Yellow color predominates in Van Gogh’s paintings (and this has a scientific explanation)
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The works of the painter Van Gogh fit the artistic current of post-impressionism. These are characterized by having strong colors capable of attracting a very diverse audience. But why did the same colors almost always predominate? Science can answer that puzzle.

Van Gogh’s work is extensive, but among his best known works is the oil painting “Girassóis”.

The realization of this magnificent work was possible thanks to the use of new pigments developed throughout the 19th century, especially chrome yellow, which gave sunflowers a luminous color.

However, nowadays, the paintings no longer have the intense yellow tone that marked them at the time, now giving way to a more ambiguous tone between yellow and brown. This change can be explained by chemical changes that occur in the yellow chromium pigment due to exposure to ultraviolet rays.

In any case, Van Gogh had a preference for the color yellow, manifesting itself in most of his works.

According to The Convsersation, the painter’s indisputable preference for yellow color has been associated with foxglove, a medicinal plant that was used to treat various diseases. In the 19th century, foxglove was used to treat manic-depressive crises, which is why the painter used to use it in an attempt to alleviate the crises that he often had.

Unfortunately, patients who consumed this substance in excess developed xanthopsia, a disease that altered color perception. Individuals with this pathology tended to see objects with a more yellowish tint.

In this perspective, Van Gogh saw the world through a yellow filter caused by the medicine he consumed, and so the painter transferred only the tones he observed to his works, writes Raúl Rivas González, professor at the University of Salamanca, in his article.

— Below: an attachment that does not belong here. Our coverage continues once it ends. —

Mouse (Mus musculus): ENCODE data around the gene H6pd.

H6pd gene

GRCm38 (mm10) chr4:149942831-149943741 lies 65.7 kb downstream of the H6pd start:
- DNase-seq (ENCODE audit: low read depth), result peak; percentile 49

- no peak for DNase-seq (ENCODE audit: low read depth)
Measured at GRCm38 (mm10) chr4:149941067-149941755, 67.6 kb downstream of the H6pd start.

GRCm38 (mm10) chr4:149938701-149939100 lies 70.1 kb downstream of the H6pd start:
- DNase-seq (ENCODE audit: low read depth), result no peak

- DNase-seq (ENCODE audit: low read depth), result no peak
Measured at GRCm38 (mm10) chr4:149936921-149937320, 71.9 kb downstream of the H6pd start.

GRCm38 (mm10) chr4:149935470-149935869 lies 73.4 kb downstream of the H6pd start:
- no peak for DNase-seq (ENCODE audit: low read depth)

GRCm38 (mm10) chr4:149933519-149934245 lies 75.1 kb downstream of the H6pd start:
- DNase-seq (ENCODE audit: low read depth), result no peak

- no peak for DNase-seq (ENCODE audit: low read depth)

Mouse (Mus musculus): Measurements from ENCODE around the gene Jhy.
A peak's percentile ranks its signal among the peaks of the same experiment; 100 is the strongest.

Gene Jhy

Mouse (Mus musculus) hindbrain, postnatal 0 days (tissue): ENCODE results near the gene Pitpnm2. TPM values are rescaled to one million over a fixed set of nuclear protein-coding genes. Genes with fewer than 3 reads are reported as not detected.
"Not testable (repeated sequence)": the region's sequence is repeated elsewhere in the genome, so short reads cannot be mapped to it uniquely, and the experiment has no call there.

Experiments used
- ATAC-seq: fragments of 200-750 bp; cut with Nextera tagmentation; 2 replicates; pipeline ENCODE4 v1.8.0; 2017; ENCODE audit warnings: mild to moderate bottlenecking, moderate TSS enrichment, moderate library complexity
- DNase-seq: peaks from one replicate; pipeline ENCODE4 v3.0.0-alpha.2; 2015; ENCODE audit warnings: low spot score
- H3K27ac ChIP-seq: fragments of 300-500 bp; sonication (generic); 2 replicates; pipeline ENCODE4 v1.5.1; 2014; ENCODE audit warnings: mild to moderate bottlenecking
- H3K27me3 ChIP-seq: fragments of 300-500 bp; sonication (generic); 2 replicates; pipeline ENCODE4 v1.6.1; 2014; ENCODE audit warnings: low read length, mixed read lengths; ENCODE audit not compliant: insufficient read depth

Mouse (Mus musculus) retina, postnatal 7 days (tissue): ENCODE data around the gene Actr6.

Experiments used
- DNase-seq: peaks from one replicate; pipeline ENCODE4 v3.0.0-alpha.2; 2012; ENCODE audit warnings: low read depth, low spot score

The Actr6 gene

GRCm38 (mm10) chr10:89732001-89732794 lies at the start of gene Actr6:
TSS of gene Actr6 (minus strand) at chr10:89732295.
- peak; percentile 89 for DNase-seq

Foxglove was prescribed to Van Gogh by his personal doctor, Paul Gachet. In fact, in Van Gogh’s portrait of Gachet, the doctor appears with a bouquet of foxgloves on the table.

Gachet was aware of the side effects that the substance could cause, so he strongly recommended that he did not use drugs while administering the plant, as this mixture could cause syncope by slowing heartbeat or causing organ paralysis.

With an acute xanthopsia, whites and yellows would be indistinguishable for the painter, and blues for greens, but some experts concluded that the artist suffered from the disease to a moderate degree.

Other hypotheses suggest that it is possible that the painter suffered from subacute angle-closure glaucoma. This visual illness would explain the “halos” that Van Gogh painted in some of his works and which are evident in several paintings, such as “O Café Noturno” or “A Noite Estrelada”.

Even so, and in the midst of so many theories, Van Gogh’s work remains full of unsolved puzzles, but always with the certainty of the presence of extraordinary beauty.

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